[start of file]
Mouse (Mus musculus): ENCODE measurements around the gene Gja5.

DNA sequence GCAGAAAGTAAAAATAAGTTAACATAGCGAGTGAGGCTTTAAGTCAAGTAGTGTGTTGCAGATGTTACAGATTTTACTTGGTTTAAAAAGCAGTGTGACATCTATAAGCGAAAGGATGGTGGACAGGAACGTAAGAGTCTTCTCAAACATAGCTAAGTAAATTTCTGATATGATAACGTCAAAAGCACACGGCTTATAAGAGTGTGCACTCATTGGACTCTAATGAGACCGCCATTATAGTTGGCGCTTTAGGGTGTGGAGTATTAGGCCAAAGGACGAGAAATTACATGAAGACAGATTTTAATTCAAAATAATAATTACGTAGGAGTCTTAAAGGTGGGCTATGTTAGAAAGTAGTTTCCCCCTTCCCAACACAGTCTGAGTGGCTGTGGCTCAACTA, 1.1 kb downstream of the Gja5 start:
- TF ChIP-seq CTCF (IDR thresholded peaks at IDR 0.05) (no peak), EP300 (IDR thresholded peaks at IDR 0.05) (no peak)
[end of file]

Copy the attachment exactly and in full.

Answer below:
Mouse (Mus musculus): ENCODE measurements around the gene Gja5.

DNA sequence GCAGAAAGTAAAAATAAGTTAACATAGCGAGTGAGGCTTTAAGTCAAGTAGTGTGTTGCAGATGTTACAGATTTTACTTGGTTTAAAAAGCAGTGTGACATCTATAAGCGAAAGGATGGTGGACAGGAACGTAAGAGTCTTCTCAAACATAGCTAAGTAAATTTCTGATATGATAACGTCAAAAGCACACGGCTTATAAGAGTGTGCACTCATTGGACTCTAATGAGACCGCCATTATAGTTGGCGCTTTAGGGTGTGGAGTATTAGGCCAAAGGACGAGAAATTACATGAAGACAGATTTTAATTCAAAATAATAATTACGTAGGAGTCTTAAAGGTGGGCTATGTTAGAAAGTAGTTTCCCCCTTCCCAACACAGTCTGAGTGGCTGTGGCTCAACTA, 1.1 kb downstream of the Gja5 start:
- TF ChIP-seq CTCF (IDR thresholded peaks at IDR 0.05) (no peak), EP300 (IDR thresholded peaks at IDR 0.05) (no peak)